Sunday, 17 July 2011
Penarth Food Festival
This was followed by a lamb burger from Glam Lamb, with the addition of their own minted mayonnaise (for sale in jars). They only had small brown rolls, so a large burger was manoeuvred into the two rolls. I am not complained though, as both the lamb and the bread were excellent. Glam Lamb are John and Fiona Davies of Wern Fawr Farm, near Cowbridge, in the Vale of Glamorgan.
The peddle-powered smoothie-maker was a hit with the kids. There were vegetables for sale from local gardens, while rival box vegetable schemes were keen to sign up customers. Other stalls included Brutons Bakery, Cogan Hall Farm, Edible Landscapes, Foxy’s Deli, Herbs in Wales and the Pierhead Café (selling ice creams). Nature’s Little Helpers were demonstrating how a bee hive is put together. There were also art and craft stalls within Kymin House.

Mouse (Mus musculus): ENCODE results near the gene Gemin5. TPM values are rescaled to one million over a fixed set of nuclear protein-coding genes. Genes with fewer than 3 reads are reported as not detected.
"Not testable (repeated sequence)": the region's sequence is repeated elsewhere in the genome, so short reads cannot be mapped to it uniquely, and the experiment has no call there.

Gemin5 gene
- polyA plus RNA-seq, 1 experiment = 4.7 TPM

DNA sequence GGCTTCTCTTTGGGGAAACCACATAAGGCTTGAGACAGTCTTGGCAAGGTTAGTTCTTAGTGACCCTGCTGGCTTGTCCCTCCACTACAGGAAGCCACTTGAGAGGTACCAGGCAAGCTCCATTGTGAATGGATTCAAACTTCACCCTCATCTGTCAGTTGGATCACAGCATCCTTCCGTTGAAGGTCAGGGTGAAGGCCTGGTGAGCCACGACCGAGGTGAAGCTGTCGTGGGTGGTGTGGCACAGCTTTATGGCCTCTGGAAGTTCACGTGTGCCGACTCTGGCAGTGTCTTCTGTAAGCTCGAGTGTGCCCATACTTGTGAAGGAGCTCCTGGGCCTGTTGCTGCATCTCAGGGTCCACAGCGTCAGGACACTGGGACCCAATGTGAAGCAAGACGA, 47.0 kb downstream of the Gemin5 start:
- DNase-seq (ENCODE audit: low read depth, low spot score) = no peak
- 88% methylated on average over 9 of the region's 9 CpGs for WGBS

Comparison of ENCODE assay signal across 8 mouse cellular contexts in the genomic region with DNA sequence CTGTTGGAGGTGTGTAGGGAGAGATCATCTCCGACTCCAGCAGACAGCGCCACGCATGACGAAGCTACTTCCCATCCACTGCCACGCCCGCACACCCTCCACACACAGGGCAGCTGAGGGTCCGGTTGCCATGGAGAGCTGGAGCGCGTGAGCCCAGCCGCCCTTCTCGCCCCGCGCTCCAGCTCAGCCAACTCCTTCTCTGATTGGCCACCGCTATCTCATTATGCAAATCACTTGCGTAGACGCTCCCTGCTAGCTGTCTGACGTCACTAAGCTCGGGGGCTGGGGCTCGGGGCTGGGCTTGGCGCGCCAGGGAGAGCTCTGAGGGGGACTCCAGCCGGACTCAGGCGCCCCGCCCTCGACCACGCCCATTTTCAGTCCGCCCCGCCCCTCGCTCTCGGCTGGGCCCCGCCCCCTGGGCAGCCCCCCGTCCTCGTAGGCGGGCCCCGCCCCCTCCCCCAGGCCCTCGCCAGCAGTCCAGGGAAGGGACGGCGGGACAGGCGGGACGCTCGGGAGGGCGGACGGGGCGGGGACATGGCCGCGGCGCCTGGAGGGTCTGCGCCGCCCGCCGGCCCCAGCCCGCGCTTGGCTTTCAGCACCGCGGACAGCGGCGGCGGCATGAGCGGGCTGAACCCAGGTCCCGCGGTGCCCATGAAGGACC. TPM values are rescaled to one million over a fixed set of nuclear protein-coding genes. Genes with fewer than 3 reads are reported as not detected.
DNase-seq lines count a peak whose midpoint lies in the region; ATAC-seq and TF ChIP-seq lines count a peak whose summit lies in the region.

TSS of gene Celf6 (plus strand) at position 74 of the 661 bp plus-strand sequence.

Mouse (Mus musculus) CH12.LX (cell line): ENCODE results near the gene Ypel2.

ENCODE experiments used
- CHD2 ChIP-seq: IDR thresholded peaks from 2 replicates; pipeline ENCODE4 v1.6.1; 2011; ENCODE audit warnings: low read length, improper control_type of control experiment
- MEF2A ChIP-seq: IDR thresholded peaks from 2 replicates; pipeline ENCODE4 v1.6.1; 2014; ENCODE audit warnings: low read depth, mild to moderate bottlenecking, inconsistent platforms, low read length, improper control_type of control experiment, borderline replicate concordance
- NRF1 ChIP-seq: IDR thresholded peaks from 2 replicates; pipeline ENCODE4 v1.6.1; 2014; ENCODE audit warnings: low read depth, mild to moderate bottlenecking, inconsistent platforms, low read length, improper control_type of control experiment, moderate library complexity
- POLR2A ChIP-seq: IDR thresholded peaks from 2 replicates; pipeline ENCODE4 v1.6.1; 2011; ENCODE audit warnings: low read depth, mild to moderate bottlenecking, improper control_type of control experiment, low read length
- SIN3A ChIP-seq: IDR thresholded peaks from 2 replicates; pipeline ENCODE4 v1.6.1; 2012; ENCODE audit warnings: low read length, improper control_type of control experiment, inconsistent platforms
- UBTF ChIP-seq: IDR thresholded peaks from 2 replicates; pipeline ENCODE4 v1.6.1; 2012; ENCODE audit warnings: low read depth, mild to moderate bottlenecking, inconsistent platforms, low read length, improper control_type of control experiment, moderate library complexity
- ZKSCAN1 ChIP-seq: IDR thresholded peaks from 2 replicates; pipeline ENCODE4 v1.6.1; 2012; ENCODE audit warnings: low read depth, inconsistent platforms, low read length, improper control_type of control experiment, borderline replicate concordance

I bought a Rye and Caraway loaf from the Lonely Planet co-op’s bakery stall and, before I left, a summer Vegetable Curry with Cumin Bread and a Beetroot leaf crème fraiche salad from The Parsnipship.
This is a great location for a festival: looking down toward Penarth Pier and the Esplanade. Maybe some live music next year?
GPG are inspired in part by The Transition Movement, whose aims are set out in Rob Hopkins’ The Transition Handbook, and communities such as Totnes, where measures to make the transition to greater self-reliance have already been put in place. This is seen as an essential step in the years to come, to counter the challenges of peak oil supplies and global climate change.
Rob Hopkin (2008) ‘The Transition Handbook: From Oil Dependency to Local Resilience’. Green Books, Totnes.